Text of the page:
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The children caught in Kenya’s hunger crisis

11 July 2017

Trócaire’s Niamh McCarthy reports on her recent visit to Turkana in Kenya, where she saw the awful impact of the ongoing hunger crisis on the country’s most vulnerable citizens – its children. 

Meshak and his mother Nancy at St Patrick's Clinic

Incredible transformation: On the left is a picture taken two months ago (April 2017) of Meshak Lokol, with his mother Nancy, before his supplementary feeding programme at St. Patrick’s clinic, Lodwar, Turkana. On the right is Meshak after two months on the programme in June 2017.

I recently returned to Ireland from Lodwar in the arid Turkana district of Kenya, where I had travelled to help generate much-needed media coverage of the drought there. 

In Turkana, and neighbouring regions of Kenya, some 3 million people are in need of urgent humanitarian assistance. And that number is expected to rise sharply this month as the effects of prolonged, devastating drought continue to take a massive toll. 

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At St. Patrick’s medical clinic in Lodwar, which Trócaire supports, we met babies and toddlers receiving testing and treatment for malnutrition.

A high number of children under the age of 5 are suffering from malnutrition, which can irreversibly stunt their growth and mental development if not urgently treated. 

Those identified as malnourished at St Patrick’s are immediately put on a specific supplementary feeding programme and given high nutritional food called ‘plumpy nut’ or ‘plumpy sup’, and their progress is checked weekly.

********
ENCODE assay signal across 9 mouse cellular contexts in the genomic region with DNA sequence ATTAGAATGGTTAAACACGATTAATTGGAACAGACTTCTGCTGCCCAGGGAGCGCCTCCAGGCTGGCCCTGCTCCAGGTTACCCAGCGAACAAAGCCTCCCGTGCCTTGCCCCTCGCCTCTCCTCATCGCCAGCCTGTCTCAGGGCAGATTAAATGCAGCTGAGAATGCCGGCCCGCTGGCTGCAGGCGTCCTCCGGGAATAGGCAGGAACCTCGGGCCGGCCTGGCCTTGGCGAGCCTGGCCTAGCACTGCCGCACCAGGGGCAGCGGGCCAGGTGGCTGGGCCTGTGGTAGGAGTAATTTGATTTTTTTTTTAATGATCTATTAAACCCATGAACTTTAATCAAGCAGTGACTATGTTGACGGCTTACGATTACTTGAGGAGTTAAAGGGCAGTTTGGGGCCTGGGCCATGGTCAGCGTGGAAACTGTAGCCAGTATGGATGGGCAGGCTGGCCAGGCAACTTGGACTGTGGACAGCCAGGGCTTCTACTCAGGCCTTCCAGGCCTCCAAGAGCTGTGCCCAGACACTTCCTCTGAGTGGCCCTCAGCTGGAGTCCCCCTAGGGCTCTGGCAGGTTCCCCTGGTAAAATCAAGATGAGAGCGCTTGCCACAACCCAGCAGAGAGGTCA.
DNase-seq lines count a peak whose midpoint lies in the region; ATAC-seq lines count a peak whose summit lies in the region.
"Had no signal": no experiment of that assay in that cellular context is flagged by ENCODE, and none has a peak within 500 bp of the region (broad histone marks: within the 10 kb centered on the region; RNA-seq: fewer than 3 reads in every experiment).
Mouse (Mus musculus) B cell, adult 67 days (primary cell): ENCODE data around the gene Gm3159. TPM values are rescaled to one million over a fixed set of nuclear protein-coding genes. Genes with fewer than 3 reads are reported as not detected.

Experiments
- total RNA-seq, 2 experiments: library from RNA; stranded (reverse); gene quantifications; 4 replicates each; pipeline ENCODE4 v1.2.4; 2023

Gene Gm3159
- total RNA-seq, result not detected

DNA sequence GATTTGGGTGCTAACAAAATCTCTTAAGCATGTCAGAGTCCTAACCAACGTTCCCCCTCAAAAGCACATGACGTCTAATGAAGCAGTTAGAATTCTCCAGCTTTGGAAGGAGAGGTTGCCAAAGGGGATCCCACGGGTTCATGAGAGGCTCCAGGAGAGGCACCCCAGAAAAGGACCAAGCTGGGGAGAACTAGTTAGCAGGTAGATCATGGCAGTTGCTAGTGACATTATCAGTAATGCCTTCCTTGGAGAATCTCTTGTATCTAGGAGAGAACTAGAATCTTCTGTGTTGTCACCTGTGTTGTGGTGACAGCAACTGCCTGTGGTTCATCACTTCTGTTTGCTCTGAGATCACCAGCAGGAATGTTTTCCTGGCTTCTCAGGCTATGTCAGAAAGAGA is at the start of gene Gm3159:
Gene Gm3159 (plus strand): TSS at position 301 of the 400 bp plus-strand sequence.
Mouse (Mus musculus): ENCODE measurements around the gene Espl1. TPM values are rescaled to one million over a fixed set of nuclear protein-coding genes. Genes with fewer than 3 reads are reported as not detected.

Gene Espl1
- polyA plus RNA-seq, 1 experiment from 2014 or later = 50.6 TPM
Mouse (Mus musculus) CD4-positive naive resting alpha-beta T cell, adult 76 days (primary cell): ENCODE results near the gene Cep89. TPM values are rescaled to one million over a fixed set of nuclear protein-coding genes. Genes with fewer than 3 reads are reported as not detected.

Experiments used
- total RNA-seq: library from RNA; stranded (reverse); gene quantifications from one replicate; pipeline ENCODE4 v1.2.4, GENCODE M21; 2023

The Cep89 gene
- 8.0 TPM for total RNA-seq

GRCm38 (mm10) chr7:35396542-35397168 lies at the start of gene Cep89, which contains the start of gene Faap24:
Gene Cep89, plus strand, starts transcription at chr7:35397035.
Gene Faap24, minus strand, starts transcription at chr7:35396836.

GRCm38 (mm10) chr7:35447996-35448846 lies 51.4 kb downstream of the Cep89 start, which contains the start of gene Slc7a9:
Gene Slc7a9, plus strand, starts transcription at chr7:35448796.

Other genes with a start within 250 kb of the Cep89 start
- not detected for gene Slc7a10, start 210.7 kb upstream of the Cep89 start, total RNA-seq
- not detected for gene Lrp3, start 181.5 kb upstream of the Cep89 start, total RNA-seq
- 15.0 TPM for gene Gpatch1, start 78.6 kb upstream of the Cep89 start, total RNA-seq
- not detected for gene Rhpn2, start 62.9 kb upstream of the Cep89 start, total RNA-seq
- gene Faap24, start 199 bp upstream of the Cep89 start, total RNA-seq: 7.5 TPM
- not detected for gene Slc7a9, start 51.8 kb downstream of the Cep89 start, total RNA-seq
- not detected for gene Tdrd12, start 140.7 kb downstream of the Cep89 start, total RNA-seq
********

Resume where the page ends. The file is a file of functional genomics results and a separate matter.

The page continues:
At the clinic I was lucky enough to meet one-year-old Meshak Lokol (pictured above and below) who was with his mother Nancy for his weekly check-up.  

Meshak and his mother Nancy at St Patrick's Clinic

Meshak with a portion of plumpy sup at St Patrick's. June 2017.

When Meshak was first brought to the clinic, two months ago, he was severely malnourished. Nutritionist, Gloria told me that he is a different child now and showed me images of his first visit.

Meshak’s mother Nancy said that they have one meal a day consisting of maize but this is becoming less and less frequent. 

Support for mothers

Mother’s too are given nutritional support at St Patrick’s. 

On my visit I also met Helen Eipa, a teenage mother who was attending with her one-year-old daughter Josephine.

Helen is from a nomadic tribe in Lotureirei – 30km away from the clinic – and is herself very underweight. She has been attending the clinic since her pregnancy. 

Helen and Josephine at St Patricks

Helen Eipa with her one year old daughter Josephine at St. Patrick’s clinic, Lodwar, Turkana, northern Kenya. June 2017.

Her daughter is small for her age, but she is healthy. Helen is breastfeeding and so it is essential that she is looked after or both of them will be in jeopardy. 

Trócaire provides ‘blanket feeding’ at this clinic – meaning all mothers and babies receive a highly nutritious food ‘unimix’ to supplement their diet.